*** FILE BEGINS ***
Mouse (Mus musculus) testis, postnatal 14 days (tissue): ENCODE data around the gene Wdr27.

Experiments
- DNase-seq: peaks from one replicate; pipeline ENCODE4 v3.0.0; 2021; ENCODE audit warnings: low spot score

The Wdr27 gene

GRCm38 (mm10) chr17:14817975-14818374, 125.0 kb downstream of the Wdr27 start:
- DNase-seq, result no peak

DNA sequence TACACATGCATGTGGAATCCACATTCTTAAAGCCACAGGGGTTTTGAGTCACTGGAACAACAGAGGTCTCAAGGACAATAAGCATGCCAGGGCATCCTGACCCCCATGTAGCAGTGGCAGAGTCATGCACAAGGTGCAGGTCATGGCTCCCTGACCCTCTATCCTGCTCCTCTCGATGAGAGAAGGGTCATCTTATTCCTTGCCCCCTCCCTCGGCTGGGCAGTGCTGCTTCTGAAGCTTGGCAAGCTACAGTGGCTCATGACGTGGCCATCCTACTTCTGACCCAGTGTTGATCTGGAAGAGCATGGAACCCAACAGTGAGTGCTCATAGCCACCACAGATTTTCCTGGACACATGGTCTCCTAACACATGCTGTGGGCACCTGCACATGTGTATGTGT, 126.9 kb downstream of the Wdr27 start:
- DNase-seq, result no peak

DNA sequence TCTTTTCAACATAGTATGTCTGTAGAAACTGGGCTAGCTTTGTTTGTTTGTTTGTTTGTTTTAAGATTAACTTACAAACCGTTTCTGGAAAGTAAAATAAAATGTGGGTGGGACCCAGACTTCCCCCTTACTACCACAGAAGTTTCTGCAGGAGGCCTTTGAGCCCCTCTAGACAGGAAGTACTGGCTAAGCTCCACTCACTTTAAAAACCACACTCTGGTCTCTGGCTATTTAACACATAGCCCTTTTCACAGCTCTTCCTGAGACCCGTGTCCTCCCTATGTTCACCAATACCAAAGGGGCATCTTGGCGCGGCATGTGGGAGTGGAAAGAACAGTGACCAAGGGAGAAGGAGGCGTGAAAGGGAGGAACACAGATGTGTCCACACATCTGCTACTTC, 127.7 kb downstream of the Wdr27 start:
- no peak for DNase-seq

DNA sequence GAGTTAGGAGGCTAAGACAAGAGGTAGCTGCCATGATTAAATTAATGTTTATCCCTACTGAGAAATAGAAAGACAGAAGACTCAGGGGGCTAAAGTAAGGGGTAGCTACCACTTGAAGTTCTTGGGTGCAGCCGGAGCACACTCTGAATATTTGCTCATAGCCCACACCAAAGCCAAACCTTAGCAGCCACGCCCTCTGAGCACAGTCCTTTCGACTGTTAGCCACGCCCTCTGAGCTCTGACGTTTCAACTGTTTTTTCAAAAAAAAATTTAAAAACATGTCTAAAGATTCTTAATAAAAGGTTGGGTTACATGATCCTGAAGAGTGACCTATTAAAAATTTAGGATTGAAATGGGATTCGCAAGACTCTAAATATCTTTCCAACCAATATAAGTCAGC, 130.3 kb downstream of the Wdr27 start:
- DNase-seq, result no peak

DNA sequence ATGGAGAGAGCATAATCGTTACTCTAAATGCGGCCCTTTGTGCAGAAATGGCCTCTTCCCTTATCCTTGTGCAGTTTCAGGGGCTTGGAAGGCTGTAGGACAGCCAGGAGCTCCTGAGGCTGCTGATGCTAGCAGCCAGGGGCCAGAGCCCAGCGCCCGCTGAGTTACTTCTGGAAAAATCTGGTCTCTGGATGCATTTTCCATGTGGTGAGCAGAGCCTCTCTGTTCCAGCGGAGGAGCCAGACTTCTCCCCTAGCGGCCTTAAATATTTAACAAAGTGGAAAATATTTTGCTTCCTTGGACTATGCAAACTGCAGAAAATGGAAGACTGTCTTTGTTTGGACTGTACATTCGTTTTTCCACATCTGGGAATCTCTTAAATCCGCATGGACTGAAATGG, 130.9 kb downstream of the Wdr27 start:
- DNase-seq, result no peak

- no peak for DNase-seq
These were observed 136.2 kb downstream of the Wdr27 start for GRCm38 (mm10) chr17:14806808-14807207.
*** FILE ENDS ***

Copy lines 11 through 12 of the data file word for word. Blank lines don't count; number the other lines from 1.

DNA sequence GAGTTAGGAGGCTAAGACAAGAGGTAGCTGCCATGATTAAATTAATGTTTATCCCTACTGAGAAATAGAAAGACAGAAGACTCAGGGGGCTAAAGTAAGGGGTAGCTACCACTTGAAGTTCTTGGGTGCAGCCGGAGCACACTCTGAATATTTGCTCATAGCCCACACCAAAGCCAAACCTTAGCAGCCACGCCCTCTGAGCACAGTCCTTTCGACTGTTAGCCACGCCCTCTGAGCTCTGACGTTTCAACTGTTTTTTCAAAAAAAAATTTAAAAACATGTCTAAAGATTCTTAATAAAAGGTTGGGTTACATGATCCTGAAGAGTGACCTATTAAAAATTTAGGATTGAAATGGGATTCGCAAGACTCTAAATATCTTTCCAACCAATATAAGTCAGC, 130.3 kb downstream of the Wdr27 start:
- DNase-seq, result no peak